Today is World Hearing Day 2022! A person is said to have hearing loss when they are not able to hear as well as someone with normal hearing (i.e. with hearing thresholds of 20 dB or higher). Hearing loss may be mild, moderate, severe, or profound. It can affect one ear or both ears, and may lead to difficulty in hearing conversational speech or loud sounds.
The term, “hard of hearing” refers to people with hearing loss ranging from mild to severe. People who are hard of hearing usually communicate through spoken language and can benefit from hearing aids, cochlear implants, and other devices, as well as captioning. Cochlear implants also benefit people who have more significant hearing loss.
People who are diagnosed as “deaf” mostly have profound hearing loss, which implies very little or no hearing. Deaf people often use sign
language for communication.
“Scare” stories such as “World Health Organisation forbids listening to music for more than 4 hours!” or “Don’t stay in a club for more than an hour,” are unhelpful and alarmist. No one needs to stop listening to the music they love, but everyone needs to be aware of the limits and practice of safe listening.
Impacts of Hearing Loss
When unaddressed, hearing loss impacts many aspects of life including:
Communication and speech
Unaddressed hearing loss affects the way people connect and communicate; this can have a profound effect on language development in children and hamper communication among adults.
Language deprivation can lead to delayed cognitive development in children, which can be avoided if suitable intervention is received during the initial years of life. In older adults, unaddressed hearing loss is associated with mental and physical declines and with higher rates of age-related dementia.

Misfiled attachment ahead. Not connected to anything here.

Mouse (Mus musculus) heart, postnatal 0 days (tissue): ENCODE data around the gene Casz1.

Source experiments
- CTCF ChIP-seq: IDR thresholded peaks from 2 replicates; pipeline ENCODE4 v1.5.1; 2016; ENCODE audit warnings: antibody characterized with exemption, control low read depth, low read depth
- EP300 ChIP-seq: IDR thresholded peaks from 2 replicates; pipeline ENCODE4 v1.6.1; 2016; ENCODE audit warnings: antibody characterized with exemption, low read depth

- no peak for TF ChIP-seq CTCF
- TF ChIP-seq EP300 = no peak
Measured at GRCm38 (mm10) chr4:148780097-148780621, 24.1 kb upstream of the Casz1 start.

Education and employment
In developing countries, children with hearing loss and deafness often do not receive schooling. Adults with hearing loss also have a much higher unemployment rate. Among those with hearing loss who are employed, a higher percentage are in lower grades of employment, earn lower wages, or retire earlier than their hearing peers.
Social and emotional
Although hearing loss contributes to social isolation and loneliness at all ages, these are experienced more specifically in people of older ages. The impaired ability to comprehend auditory information and maintain conversations may lead to avoidance of potentially embarrassing social situations. Lack of social engagement and loneliness, especially in older people, may further contribute to cognitive decline and depression.
Along with the distress experienced by individuals with hearing loss and the financial costs faced by families, WHO estimates that unaddressed hearing loss results in an annual global cost of 980 billion international dollars. This includes costs for the health sector (which exclude costs of hearing care such as hearing screening, hearing aids, implants or rehabilitation); costs of educational support; and costs resulting from loss of productivity.
How can hearing be protected?
Noise-induced hearing loss is irreversible. The good news is that it can be prevented through safe listening practices. The volume of sounds, the duration of listening, and frequency of exposure to loud sounds all have an impact on hearing. The higher the level of sound and longer the duration, the greater the risk of hearing loss.
Regular hearing checks are recommended – especially for those listening to music regularly or visiting loud entertainment venues. The hearWHO screening app can be used to check and track hearing status and to seek professional advice if a hearing test is failed.
Learn more at who.int/campaigns/world-hearing-day